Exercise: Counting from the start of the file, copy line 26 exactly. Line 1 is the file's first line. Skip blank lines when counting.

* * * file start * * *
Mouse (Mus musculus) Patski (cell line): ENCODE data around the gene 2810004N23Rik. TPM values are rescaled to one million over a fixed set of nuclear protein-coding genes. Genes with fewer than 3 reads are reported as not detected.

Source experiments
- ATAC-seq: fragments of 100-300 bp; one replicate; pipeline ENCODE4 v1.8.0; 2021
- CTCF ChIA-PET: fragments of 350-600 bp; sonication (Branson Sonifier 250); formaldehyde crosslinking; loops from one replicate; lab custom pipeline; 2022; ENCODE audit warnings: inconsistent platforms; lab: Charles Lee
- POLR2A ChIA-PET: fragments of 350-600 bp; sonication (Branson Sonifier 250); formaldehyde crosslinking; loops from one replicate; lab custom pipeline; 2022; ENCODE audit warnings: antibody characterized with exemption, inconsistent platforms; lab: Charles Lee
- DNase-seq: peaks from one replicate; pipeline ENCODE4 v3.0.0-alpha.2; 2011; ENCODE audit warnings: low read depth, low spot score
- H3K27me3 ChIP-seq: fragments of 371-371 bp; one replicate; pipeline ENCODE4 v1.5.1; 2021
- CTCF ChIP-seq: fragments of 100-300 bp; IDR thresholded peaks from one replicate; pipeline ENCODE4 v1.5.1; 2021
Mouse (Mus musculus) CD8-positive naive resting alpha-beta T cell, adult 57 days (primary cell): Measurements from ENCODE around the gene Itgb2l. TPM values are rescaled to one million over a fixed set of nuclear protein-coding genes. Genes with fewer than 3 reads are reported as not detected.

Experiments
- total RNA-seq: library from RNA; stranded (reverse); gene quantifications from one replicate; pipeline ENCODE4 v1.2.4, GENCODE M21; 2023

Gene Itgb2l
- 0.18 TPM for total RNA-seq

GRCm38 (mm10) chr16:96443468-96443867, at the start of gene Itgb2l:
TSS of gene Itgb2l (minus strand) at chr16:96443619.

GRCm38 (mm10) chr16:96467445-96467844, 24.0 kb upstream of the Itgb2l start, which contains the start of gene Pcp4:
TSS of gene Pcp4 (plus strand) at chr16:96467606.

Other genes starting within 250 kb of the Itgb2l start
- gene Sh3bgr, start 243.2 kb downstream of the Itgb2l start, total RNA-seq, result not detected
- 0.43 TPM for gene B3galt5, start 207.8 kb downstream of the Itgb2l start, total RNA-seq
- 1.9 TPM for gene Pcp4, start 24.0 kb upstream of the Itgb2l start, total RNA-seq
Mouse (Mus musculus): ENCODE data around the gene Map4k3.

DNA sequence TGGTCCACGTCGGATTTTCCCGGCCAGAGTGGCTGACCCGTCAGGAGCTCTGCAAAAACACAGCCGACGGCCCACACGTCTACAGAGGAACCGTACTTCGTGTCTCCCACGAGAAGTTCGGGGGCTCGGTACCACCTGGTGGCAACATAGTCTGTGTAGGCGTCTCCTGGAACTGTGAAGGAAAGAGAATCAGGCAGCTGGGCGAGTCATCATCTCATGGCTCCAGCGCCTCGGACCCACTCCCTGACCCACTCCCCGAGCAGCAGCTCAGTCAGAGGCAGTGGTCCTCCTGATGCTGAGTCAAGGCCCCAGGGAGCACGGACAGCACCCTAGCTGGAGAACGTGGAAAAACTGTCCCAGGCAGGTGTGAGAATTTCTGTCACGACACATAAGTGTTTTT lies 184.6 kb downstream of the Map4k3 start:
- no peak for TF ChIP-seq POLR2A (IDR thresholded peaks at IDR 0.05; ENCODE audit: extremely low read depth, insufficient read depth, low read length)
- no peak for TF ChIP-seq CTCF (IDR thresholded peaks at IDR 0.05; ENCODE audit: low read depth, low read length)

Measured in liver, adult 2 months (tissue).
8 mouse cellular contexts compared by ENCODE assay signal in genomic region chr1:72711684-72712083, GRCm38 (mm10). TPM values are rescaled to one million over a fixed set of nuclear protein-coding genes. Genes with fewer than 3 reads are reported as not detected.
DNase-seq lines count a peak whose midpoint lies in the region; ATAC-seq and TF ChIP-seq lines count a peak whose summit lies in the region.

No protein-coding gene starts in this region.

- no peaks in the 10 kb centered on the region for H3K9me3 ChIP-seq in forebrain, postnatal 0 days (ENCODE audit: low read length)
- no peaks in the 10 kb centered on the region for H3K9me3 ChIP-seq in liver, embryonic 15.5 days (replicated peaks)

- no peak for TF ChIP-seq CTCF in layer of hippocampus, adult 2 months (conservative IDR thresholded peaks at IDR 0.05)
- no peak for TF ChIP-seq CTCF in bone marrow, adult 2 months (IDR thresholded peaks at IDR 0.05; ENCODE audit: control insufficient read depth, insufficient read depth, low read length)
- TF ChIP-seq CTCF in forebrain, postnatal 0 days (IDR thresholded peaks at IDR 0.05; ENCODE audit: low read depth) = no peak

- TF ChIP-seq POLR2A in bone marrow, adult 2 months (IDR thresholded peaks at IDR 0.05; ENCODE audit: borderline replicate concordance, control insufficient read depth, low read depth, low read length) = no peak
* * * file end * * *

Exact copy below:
Measured in liver, adult 2 months (tissue).